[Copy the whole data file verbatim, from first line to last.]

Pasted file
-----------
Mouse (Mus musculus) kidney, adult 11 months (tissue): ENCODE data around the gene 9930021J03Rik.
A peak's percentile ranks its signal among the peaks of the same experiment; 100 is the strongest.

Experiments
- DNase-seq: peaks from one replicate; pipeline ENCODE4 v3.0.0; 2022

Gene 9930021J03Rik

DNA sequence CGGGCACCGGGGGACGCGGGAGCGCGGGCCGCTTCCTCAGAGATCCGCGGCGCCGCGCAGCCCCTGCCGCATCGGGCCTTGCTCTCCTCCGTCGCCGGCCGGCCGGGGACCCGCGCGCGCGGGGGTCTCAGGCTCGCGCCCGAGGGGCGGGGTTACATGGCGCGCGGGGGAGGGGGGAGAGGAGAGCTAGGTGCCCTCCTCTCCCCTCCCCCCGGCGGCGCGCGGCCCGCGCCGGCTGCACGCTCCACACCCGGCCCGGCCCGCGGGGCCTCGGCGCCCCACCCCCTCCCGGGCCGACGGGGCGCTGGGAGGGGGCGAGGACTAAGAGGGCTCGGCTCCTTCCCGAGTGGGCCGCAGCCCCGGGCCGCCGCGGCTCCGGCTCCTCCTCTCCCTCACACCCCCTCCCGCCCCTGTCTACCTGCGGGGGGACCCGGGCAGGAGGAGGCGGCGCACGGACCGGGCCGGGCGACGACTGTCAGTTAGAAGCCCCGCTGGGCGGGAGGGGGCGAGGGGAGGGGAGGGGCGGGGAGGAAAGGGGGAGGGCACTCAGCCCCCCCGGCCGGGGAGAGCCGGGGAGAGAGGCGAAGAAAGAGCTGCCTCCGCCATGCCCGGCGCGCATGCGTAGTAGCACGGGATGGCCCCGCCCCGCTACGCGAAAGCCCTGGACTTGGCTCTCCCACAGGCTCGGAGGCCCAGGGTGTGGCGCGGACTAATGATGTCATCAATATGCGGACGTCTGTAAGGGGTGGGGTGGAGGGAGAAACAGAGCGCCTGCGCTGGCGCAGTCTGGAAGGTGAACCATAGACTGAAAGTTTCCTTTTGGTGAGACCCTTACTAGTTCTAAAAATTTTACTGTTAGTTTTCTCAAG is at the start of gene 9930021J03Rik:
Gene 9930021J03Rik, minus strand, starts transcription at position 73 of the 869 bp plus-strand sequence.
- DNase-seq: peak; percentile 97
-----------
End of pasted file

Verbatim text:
Mouse (Mus musculus) kidney, adult 11 months (tissue): ENCODE data around the gene 9930021J03Rik.
A peak's percentile ranks its signal among the peaks of the same experiment; 100 is the strongest.

Experiments
- DNase-seq: peaks from one replicate; pipeline ENCODE4 v3.0.0; 2022

Gene 9930021J03Rik

DNA sequence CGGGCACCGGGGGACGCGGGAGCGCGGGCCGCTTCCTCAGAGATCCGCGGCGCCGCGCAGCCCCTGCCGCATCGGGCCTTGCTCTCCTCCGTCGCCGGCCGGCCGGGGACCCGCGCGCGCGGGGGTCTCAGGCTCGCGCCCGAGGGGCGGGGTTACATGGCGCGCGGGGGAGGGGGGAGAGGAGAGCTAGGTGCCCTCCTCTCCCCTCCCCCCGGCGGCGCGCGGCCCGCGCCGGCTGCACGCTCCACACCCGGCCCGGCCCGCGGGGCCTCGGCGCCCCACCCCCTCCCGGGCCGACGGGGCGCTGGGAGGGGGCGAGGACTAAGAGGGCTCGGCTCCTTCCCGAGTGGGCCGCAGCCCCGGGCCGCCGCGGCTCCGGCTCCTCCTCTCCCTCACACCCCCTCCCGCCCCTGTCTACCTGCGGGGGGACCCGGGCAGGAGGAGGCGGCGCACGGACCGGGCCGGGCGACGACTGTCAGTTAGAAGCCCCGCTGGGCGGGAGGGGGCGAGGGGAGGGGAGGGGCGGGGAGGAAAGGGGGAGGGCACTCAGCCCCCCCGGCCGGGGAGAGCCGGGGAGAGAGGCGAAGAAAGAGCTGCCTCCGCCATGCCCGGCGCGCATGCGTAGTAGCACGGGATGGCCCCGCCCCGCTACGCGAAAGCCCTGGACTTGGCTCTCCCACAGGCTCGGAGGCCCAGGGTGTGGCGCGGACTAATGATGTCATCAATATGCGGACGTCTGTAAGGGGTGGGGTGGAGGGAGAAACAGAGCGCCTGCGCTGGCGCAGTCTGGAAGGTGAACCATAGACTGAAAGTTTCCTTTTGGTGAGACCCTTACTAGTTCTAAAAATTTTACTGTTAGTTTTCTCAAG is at the start of gene 9930021J03Rik:
Gene 9930021J03Rik, minus strand, starts transcription at position 73 of the 869 bp plus-strand sequence.
- DNase-seq: peak; percentile 97